Conflict of Commitment and Interest1
This statement contains Northeastern’s policy and procedures regarding conflict of commitment and conflict of interest as they apply to all members of Northeastern’s Full-Time Faculty (“Faculty”) including faculty members serving as University officers. College Deans are the primary individuals responsible for ensuring implementation of this policy. The Vice Provost for Research and Graduate Education (hereinafter referred to as the “Vice Provost”) is responsible for interpretation and overall coordination of the policy. Violation of any part of this Policy causes a Faculty member to be subject to sanctions.2 This policy will be modified as necessary to remain in compliance with the regulations of external agencies.
Conflict of Commitment: Northeastern’s Faculty owe their primary professional allegiance to the University, and their primary commitment of time and intellectual energies should be to the educational, research and scholarship programs of the institution. The specific responsibilities and professional activities that constitute an appropriate and primary commitment will differ across colleges and departments, but they should be based on a general understanding between the Faculty and their academic unit head (i.e., school dean, department chair, program director), and college Dean or equivalent administrator (hereinafter referred to as “the Dean”).
Even with such understandings in place, however, Faculty attempts to balance University responsibilities with external activities – such as consulting, public service or pro bono work – can result in conflicts regarding allocation of time and energies. Conflicts of commitment usually involve issues of time allocation. Whenever an individual’s outside consulting activities (as defined in the Northeastern University “Policy on Outside Professional Activities”)3 exceed the permitted limits (normally one day per week), or whenever a full-time faculty member’s primary professional loyalty is not to Northeastern, a conflict of commitment exists.
Conflict of Interest: A conflict of interest occurs when there is a divergence between an individual’s private interests and their professional obligations to the University such that an independent observer might reasonably question whether the individual’s professional actions or decisions are determined by considerations of personal gain, financial or otherwise. A conflict of interest depends on the situation, and not on the character or actions of the individual.
Conflicts of interest are common and practically unavoidable in a modern research university. At Northeastern, conflicts of interest can arise out of the fact that a primary mission of the University is to promote public good by fostering the transfer of knowledge gained through University research and scholarship to the private sector. Two important means of accomplishing this mission include consulting and the commercialization of technologies derived from research. It is appropriate that Faculty be rewarded for their participation in these activities through consulting fees and sharing in royalties4 resulting from the commercialization of their work. It is wrong, however, for actions taken or decisions made in the course of an individual’s University activities to be influenced or determined by considerations of personal financial gain that undermine the University’s educational and research mission and its institutional integrity.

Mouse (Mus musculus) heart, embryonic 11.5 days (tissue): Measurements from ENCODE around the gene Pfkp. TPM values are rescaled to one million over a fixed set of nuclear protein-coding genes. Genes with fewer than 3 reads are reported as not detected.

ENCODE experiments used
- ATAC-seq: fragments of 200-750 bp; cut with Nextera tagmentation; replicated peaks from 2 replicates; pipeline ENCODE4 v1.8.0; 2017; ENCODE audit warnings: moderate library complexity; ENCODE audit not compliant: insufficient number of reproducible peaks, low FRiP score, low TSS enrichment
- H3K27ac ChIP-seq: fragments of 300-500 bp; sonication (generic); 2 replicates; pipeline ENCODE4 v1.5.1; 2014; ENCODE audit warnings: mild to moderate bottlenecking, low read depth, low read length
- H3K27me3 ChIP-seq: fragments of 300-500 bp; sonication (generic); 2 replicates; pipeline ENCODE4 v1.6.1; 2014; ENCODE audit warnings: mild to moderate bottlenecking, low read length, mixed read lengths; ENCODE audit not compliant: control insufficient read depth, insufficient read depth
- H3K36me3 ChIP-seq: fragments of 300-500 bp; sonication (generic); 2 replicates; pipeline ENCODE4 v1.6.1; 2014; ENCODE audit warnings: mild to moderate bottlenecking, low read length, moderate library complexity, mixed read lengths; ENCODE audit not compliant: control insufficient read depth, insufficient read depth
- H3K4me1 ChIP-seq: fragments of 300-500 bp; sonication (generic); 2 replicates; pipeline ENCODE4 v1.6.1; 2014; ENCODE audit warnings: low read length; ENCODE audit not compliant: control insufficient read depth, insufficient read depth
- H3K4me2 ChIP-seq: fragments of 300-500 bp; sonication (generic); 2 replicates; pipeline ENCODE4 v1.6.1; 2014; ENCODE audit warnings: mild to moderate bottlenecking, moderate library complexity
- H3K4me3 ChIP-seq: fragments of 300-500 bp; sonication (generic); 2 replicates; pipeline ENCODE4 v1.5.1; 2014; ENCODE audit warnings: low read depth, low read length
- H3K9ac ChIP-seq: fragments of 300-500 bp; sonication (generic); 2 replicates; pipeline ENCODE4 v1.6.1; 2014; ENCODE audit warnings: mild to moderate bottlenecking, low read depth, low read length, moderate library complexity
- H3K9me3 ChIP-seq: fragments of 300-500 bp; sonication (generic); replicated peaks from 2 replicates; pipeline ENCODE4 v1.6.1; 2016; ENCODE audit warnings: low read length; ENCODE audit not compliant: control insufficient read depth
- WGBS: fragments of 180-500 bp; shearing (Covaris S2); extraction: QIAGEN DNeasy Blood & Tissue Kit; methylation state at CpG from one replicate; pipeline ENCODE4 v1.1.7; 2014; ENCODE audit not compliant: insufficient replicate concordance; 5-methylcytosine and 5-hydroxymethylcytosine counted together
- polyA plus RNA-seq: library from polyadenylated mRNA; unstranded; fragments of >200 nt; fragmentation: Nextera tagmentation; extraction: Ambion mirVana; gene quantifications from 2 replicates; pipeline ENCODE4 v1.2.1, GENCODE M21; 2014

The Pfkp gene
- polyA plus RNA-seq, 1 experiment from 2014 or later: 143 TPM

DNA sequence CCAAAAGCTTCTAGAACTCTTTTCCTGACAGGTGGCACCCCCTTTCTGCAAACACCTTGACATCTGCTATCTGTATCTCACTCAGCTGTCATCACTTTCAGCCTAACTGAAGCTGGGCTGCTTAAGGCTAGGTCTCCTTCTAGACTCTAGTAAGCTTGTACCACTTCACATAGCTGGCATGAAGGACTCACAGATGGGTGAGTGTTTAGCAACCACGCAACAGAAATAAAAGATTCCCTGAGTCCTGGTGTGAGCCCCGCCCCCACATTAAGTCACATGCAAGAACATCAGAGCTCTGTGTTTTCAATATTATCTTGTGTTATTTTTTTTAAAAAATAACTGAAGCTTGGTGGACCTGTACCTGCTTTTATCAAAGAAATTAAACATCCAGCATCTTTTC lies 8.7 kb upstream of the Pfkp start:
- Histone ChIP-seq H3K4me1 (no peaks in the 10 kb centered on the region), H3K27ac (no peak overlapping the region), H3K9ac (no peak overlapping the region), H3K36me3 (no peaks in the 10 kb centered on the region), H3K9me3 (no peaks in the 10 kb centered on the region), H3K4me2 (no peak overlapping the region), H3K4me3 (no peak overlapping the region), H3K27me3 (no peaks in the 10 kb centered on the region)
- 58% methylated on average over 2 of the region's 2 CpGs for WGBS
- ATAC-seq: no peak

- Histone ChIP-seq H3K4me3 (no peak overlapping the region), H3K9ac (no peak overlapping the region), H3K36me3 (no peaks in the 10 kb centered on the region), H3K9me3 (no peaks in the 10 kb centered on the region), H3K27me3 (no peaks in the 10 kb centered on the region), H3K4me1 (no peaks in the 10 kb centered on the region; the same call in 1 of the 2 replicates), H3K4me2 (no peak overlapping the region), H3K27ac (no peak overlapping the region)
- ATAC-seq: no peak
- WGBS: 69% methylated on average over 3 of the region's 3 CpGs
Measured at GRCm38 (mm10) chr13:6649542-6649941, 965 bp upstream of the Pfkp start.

Such behavior calls into question the individual’s professional objectivity and ethics, and it also reflects negatively on the University. Northeastern University is an institution of public trust; Faculty must respect that status and conduct their affairs in ways that will not compromise the integrity of the University.
Faculty should conduct their affairs so as to avoid conflicts of interest, and must respond appropriately when conflicts of interest arise. To that end, the purposes of this policy are to educate Faculty about situations that generate conflicts of interest, to provide ways for Faculty and the University to manage conflicts of interest, to promote the best interests of students and others whose work depends on Faculty direction, and to describe conflict situations that are prohibited. Every Northeastern University Faculty member has an obligation to become familiar with, and abide by, the provisions of this policy. If a situation raising questions of conflict of commitment or interest arises, Faculty are urged to discuss the situation with the unit chair, college Dean, or the Vice Provost.
Below is a summary of the key provisions of this Policy. However, Faculty are urged to read the document in its entirety to fully understand the spirit of these provisions, the bona fide exceptions, and the requirements for compliance.
- As prescribed in the Faculty Handbook, Faculty must maintain a significant presence on campus throughout each semester they are on active duty.5
- Faculty must not allow other professional activities to detract from their primary allegiance to Northeastern. Faculty must not have significant outside managerial responsibilities nor, under normal circumstances, act as a principal investigator on sponsored projects that could be conducted at Northeastern University but instead are submitted and managed through another entity, except when on leave or sabbatical.6
- Faculty must foster an atmosphere of academic freedom by promoting the open and timely exchange of results of scholarly activities, ensuring that their advising of students and postdoctoral scholars is independent of personal commercial interests, and informing students and colleagues about outside obligations that might influence the free exchange of scholarly information between them and the Faculty.